A couple of summers ago, when Sky first started showing our national games, we took great delight in seeing how the British would react. Every Irish website worth its salt had a weekly collation of the ‘funniest tweets’, featuring confused Londoners, Glaswegians and Mancunians trying to sum up just what the hell is was they were watching.
Now, with GAA a staple of the Sky Sports schedule, those tweets have died down. The curiosity factor has disappeared and only the dedicated and the ex-patriated continue to watch. This is no reflection on hurling, or even gaelic football, more a confirmation of their unique Irishness, idiosyncrasies which ensures these greatest of games will never go global.
Yet, if the games themselves are, for newcomers, difficult to understand, how would one go about explaining the way they’re structured? Globally, the Irish have been traditionally regarded as a flippant people, a devil-may-care race with scant regard for conformity. We have fought hard to shake off these stereotypes, remodelling ourselves as a brave new nation, leaders in technology with a thriving, vibrant young workforce.
However, if you were to show anyone not from these shores how the All-Ireland Championships was structured, how teams could get beaten in their province (a province they’re not even from), progress in the qualifiers and then get beaten by the same team again, they would, quite rightly, look at you and say: “I knew the Irish were a bit mad.”
Let’s face it, the All-Ireland Championships are a complete mess, and they have been for some time. In an effort to combat this, a new ‘Super 8’ system was announced on the football side of things earlier this year. Replacing the current quarter-finals, the new round robin format is designed to level the playing field, give everyone a taste of home advantage, not just the Dubs.
And now comes the hurling equivalent, but on this occasion the structural changes will have little impact on the top teams, at least not straight away. It will be the minnows of the game, those on the fringes, the perennial whipping boys, who will, in theory, benefit.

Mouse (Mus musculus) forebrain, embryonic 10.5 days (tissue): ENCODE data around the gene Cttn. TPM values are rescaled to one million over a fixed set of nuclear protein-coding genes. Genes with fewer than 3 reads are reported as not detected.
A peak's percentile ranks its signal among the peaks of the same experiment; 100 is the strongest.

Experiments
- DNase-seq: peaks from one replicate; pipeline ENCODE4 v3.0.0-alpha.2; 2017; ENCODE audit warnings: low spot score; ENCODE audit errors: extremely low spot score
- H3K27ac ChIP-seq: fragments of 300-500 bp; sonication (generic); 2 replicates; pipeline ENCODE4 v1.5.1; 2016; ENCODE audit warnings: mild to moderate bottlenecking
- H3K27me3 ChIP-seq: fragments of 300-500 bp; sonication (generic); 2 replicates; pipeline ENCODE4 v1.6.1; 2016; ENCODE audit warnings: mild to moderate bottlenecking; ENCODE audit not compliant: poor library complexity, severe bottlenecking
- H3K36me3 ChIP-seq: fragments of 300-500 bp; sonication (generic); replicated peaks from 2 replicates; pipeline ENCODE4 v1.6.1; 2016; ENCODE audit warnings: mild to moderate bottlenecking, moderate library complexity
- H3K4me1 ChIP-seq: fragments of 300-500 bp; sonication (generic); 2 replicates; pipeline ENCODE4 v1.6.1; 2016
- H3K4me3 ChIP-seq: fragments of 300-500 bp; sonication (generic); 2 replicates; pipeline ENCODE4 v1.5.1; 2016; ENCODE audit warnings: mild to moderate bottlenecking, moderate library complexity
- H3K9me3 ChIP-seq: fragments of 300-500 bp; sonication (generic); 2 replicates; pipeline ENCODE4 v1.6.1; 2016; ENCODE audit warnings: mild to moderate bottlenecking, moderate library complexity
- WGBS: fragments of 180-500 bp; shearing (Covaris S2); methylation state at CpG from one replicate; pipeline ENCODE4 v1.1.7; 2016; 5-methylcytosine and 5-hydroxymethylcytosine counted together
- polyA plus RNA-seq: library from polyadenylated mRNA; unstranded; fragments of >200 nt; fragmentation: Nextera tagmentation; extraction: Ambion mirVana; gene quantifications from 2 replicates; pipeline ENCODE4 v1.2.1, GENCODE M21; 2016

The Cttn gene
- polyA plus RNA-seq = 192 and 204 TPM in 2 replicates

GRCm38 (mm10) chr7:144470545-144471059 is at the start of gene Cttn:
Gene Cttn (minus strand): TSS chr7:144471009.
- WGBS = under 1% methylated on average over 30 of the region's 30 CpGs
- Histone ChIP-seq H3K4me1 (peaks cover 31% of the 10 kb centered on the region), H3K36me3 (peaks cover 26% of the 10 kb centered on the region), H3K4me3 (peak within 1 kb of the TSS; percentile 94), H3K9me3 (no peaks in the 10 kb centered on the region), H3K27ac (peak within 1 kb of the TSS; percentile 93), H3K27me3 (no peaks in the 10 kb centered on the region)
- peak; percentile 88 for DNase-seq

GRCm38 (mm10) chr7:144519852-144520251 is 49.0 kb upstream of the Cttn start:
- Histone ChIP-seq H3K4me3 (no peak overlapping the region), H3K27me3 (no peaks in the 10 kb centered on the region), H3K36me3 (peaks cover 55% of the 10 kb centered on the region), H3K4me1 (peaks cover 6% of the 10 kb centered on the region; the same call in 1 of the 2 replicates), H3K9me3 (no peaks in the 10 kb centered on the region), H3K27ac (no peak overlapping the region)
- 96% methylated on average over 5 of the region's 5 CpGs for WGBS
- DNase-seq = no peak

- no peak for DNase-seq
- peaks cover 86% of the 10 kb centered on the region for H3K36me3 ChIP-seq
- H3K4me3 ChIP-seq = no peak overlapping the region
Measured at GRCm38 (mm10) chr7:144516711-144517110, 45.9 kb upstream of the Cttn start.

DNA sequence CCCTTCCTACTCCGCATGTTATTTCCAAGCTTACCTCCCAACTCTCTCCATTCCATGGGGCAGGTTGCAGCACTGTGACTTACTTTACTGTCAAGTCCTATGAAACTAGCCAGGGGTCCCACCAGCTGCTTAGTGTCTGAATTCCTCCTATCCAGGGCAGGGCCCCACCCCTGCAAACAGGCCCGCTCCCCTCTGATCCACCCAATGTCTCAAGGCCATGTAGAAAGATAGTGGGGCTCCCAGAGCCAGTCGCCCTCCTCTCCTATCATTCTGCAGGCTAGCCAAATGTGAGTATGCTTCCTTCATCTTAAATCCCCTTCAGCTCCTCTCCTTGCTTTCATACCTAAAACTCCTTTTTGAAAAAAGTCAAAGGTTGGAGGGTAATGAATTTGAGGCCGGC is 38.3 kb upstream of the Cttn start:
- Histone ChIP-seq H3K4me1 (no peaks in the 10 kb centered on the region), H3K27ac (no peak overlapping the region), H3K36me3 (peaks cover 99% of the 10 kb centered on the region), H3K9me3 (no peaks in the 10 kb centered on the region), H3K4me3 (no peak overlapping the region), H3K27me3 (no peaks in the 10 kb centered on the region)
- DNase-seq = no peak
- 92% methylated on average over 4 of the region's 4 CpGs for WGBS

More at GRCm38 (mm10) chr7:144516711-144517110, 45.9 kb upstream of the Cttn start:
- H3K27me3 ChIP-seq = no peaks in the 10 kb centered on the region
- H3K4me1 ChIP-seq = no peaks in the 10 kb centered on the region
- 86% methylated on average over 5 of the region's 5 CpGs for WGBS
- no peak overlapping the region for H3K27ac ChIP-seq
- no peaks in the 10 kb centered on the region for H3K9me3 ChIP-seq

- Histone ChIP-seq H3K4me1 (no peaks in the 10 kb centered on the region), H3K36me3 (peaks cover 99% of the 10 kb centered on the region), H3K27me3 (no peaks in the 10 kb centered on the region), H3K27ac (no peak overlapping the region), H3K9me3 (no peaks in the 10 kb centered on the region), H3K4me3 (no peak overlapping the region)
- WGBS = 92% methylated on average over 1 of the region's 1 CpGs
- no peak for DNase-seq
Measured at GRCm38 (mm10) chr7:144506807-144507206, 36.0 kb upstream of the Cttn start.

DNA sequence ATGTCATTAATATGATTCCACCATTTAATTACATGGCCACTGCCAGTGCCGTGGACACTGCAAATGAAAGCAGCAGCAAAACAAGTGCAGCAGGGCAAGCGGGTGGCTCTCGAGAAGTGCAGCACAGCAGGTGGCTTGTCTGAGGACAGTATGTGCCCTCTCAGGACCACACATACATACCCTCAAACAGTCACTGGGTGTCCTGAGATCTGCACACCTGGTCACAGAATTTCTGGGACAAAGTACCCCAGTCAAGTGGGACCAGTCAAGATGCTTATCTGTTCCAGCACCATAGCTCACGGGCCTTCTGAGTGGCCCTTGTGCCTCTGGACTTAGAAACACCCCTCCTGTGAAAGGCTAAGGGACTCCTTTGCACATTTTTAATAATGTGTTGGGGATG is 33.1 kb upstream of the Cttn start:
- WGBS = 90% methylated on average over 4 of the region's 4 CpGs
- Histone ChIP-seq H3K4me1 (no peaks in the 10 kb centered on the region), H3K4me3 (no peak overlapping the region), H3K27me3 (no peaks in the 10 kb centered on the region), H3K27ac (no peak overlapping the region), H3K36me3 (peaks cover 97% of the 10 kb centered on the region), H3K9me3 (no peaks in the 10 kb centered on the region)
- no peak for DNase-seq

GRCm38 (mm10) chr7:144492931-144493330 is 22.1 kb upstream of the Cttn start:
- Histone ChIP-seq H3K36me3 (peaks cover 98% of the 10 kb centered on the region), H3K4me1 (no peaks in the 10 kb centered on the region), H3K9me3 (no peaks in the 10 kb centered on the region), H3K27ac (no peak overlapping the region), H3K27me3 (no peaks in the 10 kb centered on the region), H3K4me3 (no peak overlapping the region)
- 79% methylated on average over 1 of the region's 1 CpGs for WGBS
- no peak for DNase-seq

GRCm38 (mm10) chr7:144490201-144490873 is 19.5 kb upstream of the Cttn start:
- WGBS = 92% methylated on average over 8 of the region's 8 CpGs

From 2018, Laois, Westmeath, Kerry, Carlow, Antrim and Meath will no longer play in the Liam McCarthy Cup. Instead, they’ll compete among themselves, battling for Christy Ring and Nicky Rackard, the king of the hill earning a place in the following season’s Championship.
These alterations should be welcomed. Only by competing on a level playing field can weaker teams ever really hope to improve. Some have argued that Carlow and Laois deserve the right to test themselves against Kilkenny or Galway every couple of years, that it’s unfair to deny their star players the opportunity to rub shoulders with their contemporaries.
But what can they possibly gain from an occasional shellacking at the hands of the game’s greats? All those heavy defeats add up, damaging morale, forcing players to drift away from the game and keeping these counties in a permanent state of stasis.
Making them earn the right to face the best, having them battle for that privilege, and letting them taste success along the way, will undoubtedly raise standards across the board, until the GAA decide to rip up the rule book once again.
Because, despite these subtle adjustments, the All-Ireland Championships are still a mess, and they will be until something a lot more radical is done. Calls for an open draw are as old as the game itself, historically increasing in volume whenever Kilkenny breezed through Leinster while their Munster counterparts wore chunks out of each other.
However, no-one ever really thought it would happen, certainly not those who eulogise about the Munster Championship and would be loath to see it disbanded. But given the GAA’s willingness to try new formats, to shy away from the tried and trusted, it can only be a matter of time before the All-Ireland as we know it is completely restructured, remodelled in a style more in keeping with the Champions League.
In order to do that though, they’re going to have to separate the provincial championships from the All-Ireland completely, have them over and done with by June, a tasty aperitif before the main course. Then the real action can commence, that open draw we’ve so long yearned for can take shape, with Kilkenny and Cork, Galway and Limerick, and Dublin and Mayo, locking horns from week one as they battle for the game’s ultimate prizes.